Archive for January, 2010

Ticket price as a barrier to access, Part 4: Membership on the installment plan

January 20, 2010

Picking up on a thought from Part 3: Why don’t museums offer the option of paying for membership in quarterly or monthly installments?

This would make memberships affordable to a much wider slice of the museum-going public. It’s much easier, financially and psychologically, to come up with $10 or $12 a month than $100 or $120 in a lump sum. 

Payment could occur during the course of the visit. Instead of shelling out an admission fee, members could simply top up their accounts at the membership desk on their way in. Members who didn’t top up within a certain period of time would simply have their membership cards deactivated. 

Installment memberships would help promote philanthropy, because a much larger pool of satisfied members could be cultivated as donors. 

And, it would send the important message that members of all ages, incomes, and types were welcome. Talk about psychological and emotional comfort. Of course, a significant segment of current membership would be made more uncomfortable. But I’m sure new levels of exclusivity would be invented in response. Elitism knows no bounds.

Potentially, installment plans could vastly increase museum membership. Downsides would be that administrative costs would rise, membership services departments would have more work to do, and members-only events would be much more heavily attended. On the other hand, there would be more membership fees available to support expanded services. 

Membership on the installment plan could help to democratize museums while increasing their annual incomes and expanding their donor bases. What’s not to like?

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Ticket price as a barrier to access, Part 3: notes and observations

January 7, 2010

One thing that struck me about almost all of the museums listed in Parts 1 and 2: the so-called senior (60 or 65 plus) price is less than general admission, and often the same as student/youth pricing. Senior discounts, which began during the 1960s and 70s when a disproportionate number of older Americans were below the poverty line, and/or living on fixed incomes in times of high inflation, have become sacrosanct. This, in spite of the fact that poverty demographics have now flipped around from those days:

Percent of Americans below poverty line, 2008

Under 18 … 19%

18-65 … 11.7%

65 + … 9.7%  (source: US Census)

Common sense would tell you that the museum visitors most in need of a break, generally speaking, would be parents with school-age children. True, family memberships can be a good deal, but that’s assuming a family can afford to pony up the membership price all at once. Again, this locks out poor would-be visitors, and those who are just kind of scraping by.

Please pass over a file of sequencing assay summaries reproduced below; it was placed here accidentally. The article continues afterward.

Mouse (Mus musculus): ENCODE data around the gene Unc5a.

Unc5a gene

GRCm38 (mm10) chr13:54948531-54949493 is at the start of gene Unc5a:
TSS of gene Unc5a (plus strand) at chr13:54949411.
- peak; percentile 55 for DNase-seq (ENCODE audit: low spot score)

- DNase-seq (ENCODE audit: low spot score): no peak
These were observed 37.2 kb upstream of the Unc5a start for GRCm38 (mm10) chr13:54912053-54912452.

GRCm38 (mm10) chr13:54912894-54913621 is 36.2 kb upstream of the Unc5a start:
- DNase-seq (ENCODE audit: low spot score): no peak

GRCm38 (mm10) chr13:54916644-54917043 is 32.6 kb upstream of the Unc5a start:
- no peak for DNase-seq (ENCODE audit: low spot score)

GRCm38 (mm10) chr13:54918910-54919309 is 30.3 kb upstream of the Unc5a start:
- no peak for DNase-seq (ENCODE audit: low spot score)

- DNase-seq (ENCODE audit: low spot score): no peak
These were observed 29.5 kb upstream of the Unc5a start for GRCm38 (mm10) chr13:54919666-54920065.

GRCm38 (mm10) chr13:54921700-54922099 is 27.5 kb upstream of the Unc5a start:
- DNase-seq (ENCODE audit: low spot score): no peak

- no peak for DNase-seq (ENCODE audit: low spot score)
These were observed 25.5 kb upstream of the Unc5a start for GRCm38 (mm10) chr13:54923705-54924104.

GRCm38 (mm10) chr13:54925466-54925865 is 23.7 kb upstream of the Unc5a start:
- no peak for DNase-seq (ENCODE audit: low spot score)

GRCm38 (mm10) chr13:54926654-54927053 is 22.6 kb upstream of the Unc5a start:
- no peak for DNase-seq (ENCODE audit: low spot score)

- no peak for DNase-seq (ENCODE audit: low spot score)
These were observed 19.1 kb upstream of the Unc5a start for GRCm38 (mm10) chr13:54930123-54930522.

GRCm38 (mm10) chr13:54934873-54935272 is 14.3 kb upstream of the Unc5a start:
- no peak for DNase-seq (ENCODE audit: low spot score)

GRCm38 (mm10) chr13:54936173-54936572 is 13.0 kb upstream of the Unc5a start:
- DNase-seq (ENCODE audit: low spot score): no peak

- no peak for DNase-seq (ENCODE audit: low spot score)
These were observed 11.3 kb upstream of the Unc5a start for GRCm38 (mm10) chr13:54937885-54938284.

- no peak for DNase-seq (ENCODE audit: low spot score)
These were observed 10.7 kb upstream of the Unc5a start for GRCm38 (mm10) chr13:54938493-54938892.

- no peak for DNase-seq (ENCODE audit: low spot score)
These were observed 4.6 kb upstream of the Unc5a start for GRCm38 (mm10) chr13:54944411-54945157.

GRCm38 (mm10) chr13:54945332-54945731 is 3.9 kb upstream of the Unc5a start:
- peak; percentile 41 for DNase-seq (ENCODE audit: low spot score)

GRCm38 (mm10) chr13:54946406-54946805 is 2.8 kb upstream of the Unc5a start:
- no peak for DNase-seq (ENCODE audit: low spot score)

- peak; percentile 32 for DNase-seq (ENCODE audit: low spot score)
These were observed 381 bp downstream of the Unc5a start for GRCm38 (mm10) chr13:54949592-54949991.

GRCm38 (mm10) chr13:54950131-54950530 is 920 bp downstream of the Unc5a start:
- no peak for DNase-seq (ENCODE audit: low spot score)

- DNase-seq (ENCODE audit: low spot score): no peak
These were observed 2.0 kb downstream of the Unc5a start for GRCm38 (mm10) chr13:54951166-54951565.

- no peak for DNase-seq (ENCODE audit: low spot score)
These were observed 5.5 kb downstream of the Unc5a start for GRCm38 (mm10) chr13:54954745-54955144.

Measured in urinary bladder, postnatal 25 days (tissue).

Another trend that struck me: every one of the science museums and aquariums in my little survey charges and arm and a leg for kids – even very young kids:

American Museum of Natural History (for special exhibitions, which take up about half the exhibit space): Children 2-12, $20

Boston Museum of Science: Child 3-11, $17

Shedd Aquarium: Children 3-11, $17.95

Museum of Science and Industry: Child 3-11, $9

Monterey Bay Aquarium: Child 3-12 $17.95

In contrast, most of the art museums let in children under 12 for free or cheap, and many have significant discounts for students. The art museums are more family-friendly these days than the science museums. 

This is all based on a small sample, yes, but it’s suggestive. 

Conclusions? I have none, really. Cost is only one factor that goes into leisure-time spending decisions — it won’t keep someone away from a museum if the benefits are perceived to be worth the price, and these museums are after all among the best in the country. Museums are taking it in the neck financially, and admission price is one way they can recoup. Nonetheless, I return to my original, anecdotal observation that free days bring a lot more people into museums, and a lot more people of seemingly limited means. Since the museum-going habit is formed in childhood, during family visits, I wonder if the next generation of museum-goers is being lost in the upward spiral of admission prices.

Ticket price as a barrier to access, part 2: Science museums

January 5, 2010

It’s no secret that museums as a whole are in financial difficulties; some institutions are in deep trouble, or on their way there. A typical — and understandable — response has been to raise admission fees. My question is whether, in doing so, museums are unwittingly imposing a significant barrier to visitor access. 

In Part 1 we looked at admission prices at eight leading art museums in the United States. Now let’s look at seven science centers and aquariums. As for the art museums, this is the estimated cost of admission for a family of four — two adults, one senior, one youth/student:

American Museum of Natural History: $108.50 (for special exhibitions, which take up a good deal of the exhibit space, and are heavily promoted; permanent exhibits are pay-what-you-will)

Boston Museum of Science: $75

Shedd Aquarium: $92.80

Museum of Science and Industry: $47

California Academy of Sciences: $84.80

Exploratorium: $48.00

Monterey Bay Aquarium: $105.80

Average price of admission, family of four: $80 (not including parking/transit, food, gift shop, etc.).

This is 30 dollars more than the average cost of an art museum visit — significant in that science centers are perceived to be more “family friendly” than art museums.

Some additional notes and observations in Part 3.